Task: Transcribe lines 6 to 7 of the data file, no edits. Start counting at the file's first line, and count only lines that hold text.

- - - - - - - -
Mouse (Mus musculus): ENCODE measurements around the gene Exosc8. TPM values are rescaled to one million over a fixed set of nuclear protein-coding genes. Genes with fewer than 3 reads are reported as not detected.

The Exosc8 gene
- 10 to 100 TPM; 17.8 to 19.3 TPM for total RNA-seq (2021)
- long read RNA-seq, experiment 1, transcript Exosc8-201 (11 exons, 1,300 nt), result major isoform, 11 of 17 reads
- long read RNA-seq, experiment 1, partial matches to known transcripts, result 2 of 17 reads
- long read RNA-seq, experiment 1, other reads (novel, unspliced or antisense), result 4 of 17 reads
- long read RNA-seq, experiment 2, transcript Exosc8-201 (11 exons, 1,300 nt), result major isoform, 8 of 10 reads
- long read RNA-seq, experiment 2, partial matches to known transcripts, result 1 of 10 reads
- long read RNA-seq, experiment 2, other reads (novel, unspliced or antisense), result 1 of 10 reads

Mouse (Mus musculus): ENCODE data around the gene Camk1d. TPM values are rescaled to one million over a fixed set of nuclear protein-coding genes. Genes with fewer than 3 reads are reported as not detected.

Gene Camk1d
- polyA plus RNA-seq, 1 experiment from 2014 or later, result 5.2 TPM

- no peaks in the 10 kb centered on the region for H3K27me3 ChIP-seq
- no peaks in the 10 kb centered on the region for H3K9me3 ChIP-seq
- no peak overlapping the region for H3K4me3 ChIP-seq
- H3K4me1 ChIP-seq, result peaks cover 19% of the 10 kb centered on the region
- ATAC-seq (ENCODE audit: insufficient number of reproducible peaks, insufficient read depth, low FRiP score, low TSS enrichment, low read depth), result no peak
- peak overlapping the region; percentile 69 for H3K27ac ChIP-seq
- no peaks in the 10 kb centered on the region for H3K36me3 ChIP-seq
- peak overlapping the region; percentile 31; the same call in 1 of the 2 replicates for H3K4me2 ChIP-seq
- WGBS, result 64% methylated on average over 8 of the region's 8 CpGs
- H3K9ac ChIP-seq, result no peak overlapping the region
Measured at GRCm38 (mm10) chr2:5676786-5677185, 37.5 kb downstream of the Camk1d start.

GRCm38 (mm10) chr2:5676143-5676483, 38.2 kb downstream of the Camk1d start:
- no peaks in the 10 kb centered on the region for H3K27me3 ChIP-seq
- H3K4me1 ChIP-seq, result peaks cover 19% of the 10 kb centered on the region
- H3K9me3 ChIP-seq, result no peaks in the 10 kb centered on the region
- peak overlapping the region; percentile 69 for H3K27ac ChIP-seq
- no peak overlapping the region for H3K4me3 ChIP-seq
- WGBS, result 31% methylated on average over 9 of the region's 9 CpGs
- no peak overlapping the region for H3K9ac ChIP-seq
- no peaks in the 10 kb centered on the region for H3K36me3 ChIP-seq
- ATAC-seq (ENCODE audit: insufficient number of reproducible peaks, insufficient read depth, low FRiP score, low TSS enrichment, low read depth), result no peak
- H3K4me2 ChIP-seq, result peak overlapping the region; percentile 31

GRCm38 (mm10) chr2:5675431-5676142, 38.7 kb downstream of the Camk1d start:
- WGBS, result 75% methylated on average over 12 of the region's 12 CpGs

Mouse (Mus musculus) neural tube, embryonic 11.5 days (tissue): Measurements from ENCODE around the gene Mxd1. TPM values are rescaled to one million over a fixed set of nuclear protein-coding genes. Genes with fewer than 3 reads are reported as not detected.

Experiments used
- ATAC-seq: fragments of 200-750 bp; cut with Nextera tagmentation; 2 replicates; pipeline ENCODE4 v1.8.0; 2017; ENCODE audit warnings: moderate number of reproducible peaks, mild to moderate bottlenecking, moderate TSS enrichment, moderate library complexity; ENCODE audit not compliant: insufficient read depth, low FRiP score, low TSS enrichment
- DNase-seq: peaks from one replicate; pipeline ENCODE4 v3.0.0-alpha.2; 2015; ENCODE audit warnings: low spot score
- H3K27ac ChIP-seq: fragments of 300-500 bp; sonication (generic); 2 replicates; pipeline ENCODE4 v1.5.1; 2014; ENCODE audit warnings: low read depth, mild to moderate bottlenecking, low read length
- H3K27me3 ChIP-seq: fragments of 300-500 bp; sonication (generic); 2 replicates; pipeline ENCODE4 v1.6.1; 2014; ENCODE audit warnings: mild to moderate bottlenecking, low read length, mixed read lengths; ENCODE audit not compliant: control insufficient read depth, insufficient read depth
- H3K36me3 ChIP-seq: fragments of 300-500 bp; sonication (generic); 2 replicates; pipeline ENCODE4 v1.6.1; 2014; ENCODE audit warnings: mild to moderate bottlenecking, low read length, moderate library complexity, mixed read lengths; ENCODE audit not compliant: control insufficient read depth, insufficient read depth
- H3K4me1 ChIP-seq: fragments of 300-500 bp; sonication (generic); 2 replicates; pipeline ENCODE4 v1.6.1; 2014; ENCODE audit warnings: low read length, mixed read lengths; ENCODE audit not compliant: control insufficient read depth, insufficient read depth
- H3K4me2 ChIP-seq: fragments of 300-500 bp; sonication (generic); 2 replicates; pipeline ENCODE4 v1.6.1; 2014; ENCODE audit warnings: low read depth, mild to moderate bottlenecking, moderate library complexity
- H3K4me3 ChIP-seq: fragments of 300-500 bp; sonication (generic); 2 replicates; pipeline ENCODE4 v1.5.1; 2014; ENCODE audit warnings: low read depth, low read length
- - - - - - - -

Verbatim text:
- long read RNA-seq, experiment 1, other reads (novel, unspliced or antisense), result 4 of 17 reads
- long read RNA-seq, experiment 2, transcript Exosc8-201 (11 exons, 1,300 nt), result major isoform, 8 of 10 reads